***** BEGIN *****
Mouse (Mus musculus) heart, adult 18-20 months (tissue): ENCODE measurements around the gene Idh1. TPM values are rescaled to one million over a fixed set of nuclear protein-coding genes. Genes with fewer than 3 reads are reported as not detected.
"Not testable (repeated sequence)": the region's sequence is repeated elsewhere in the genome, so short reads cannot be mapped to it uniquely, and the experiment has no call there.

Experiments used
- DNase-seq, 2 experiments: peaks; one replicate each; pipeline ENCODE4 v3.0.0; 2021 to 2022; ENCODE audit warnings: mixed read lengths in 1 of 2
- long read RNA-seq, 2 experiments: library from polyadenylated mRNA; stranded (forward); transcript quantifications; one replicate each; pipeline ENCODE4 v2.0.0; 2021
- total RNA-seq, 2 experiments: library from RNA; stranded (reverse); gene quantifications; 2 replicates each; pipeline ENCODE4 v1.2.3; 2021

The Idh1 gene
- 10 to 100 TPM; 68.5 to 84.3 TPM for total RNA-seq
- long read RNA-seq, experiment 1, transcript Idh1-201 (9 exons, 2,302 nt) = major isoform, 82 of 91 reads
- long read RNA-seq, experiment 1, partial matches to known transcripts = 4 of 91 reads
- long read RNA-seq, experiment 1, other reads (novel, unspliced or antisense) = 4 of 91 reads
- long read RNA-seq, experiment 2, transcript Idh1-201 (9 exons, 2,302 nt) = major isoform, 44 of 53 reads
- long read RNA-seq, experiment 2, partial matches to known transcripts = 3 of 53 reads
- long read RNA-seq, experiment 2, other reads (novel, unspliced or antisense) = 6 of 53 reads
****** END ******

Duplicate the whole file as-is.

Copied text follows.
Mouse (Mus musculus) heart, adult 18-20 months (tissue): ENCODE measurements around the gene Idh1. TPM values are rescaled to one million over a fixed set of nuclear protein-coding genes. Genes with fewer than 3 reads are reported as not detected.
"Not testable (repeated sequence)": the region's sequence is repeated elsewhere in the genome, so short reads cannot be mapped to it uniquely, and the experiment has no call there.

Experiments used
- DNase-seq, 2 experiments: peaks; one replicate each; pipeline ENCODE4 v3.0.0; 2021 to 2022; ENCODE audit warnings: mixed read lengths in 1 of 2
- long read RNA-seq, 2 experiments: library from polyadenylated mRNA; stranded (forward); transcript quantifications; one replicate each; pipeline ENCODE4 v2.0.0; 2021
- total RNA-seq, 2 experiments: library from RNA; stranded (reverse); gene quantifications; 2 replicates each; pipeline ENCODE4 v1.2.3; 2021

The Idh1 gene
- 10 to 100 TPM; 68.5 to 84.3 TPM for total RNA-seq
- long read RNA-seq, experiment 1, transcript Idh1-201 (9 exons, 2,302 nt) = major isoform, 82 of 91 reads
- long read RNA-seq, experiment 1, partial matches to known transcripts = 4 of 91 reads
- long read RNA-seq, experiment 1, other reads (novel, unspliced or antisense) = 4 of 91 reads
- long read RNA-seq, experiment 2, transcript Idh1-201 (9 exons, 2,302 nt) = major isoform, 44 of 53 reads
- long read RNA-seq, experiment 2, partial matches to known transcripts = 3 of 53 reads
- long read RNA-seq, experiment 2, other reads (novel, unspliced or antisense) = 6 of 53 reads